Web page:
Capitalism traps us all. 

It does not truly allow for the "altruism" necessary for true and effective healing. If we are so worried about paying bills and making ends meet that we turn down a person who is suffering from illness...can we call ourselves true healers? We know how this exchange has gone awry and we see it daily in our broken (no decimated!) health care system. And we especially see how it affects low income folks of color who can no longer afford wellness and don't always have access to prevention (especially if living in toxic towns, food deserts, and/or living high stress, low quality of life situations working 2 and 3 jobs).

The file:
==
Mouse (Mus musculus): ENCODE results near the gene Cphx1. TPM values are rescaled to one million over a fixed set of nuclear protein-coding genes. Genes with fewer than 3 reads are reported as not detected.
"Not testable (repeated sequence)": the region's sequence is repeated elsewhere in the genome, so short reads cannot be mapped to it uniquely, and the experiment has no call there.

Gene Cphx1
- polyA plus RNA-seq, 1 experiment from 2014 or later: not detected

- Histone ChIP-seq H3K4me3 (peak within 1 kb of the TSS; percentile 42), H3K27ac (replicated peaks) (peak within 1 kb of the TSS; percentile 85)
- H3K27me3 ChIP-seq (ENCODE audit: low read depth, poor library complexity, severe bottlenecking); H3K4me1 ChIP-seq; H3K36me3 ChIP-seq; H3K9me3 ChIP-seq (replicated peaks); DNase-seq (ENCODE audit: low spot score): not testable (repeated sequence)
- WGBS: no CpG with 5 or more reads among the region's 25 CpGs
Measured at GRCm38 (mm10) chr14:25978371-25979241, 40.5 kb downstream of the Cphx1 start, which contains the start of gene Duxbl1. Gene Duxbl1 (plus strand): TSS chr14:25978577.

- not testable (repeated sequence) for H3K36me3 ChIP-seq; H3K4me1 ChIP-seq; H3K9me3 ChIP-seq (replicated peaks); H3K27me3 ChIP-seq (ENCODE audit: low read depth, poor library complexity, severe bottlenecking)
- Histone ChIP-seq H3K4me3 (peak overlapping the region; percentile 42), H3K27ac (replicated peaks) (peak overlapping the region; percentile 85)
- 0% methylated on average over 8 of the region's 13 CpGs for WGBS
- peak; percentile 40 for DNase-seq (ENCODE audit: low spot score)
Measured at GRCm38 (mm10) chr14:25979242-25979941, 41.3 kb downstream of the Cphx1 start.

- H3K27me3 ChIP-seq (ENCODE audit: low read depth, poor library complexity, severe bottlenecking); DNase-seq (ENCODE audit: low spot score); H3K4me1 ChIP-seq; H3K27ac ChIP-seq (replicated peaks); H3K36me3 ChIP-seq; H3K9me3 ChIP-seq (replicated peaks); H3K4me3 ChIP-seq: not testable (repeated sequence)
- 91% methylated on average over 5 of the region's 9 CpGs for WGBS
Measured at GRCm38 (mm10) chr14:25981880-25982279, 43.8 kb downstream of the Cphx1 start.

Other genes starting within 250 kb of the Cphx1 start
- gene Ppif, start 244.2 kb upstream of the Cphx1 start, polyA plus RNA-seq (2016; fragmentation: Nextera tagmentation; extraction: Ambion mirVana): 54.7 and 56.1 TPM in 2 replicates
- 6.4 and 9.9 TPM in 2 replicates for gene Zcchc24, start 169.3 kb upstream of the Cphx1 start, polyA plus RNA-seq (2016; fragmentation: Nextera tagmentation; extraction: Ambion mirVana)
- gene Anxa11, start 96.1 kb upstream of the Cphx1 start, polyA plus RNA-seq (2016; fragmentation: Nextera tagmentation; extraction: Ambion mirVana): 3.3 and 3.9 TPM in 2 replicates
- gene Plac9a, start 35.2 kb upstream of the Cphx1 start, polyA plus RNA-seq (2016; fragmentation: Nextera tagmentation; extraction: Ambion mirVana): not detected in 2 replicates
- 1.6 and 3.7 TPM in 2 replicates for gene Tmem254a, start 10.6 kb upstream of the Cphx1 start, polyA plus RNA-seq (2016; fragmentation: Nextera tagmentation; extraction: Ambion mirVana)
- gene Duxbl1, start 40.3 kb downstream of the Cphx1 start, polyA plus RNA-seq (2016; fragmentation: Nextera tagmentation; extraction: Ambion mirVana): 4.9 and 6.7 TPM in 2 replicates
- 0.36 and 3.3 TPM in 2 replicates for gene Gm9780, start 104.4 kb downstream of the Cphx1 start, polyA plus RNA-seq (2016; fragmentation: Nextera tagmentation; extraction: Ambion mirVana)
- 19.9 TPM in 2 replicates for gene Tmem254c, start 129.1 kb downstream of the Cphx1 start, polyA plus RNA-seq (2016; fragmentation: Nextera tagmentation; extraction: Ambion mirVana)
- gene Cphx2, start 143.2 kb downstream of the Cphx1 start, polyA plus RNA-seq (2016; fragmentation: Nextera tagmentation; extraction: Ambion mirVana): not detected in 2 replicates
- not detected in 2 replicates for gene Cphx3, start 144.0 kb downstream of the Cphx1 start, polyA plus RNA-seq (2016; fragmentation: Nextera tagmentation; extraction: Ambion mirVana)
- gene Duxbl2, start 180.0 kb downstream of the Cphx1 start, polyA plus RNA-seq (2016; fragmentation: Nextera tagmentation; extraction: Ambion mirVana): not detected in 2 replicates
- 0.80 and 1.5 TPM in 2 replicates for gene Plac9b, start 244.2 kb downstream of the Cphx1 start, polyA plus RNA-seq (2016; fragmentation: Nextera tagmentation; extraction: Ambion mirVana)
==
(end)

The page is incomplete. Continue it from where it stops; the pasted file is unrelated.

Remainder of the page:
When I see the marketing of ancient healing knowledge and the inflated sale of this knowledge, I am *more than disappointed. I am especially disappointed in the way that some people market themselves as radical but are the first to try to charge a sick person living in poverty based on "principle" (the principle that everyone should pay). 

I am disappointed that there aren't more holistic healing programs allowing for scholarships for low income people of color to learn what has been lost to us so that we can, in turn, take it back to our community to heal. It costs thousands of dollars for these programs- and by all means, if people have it they should pay it. I think we all know what demographic can usually make that type of "monetary sacrifice," though. We see this clearly in the number of white holistic healers to holistic healers of color. It becomes more and more apparent that some of these folks would rather keep this knowledge and sell it to low income communities and not necessarily pass it on or have it propagated.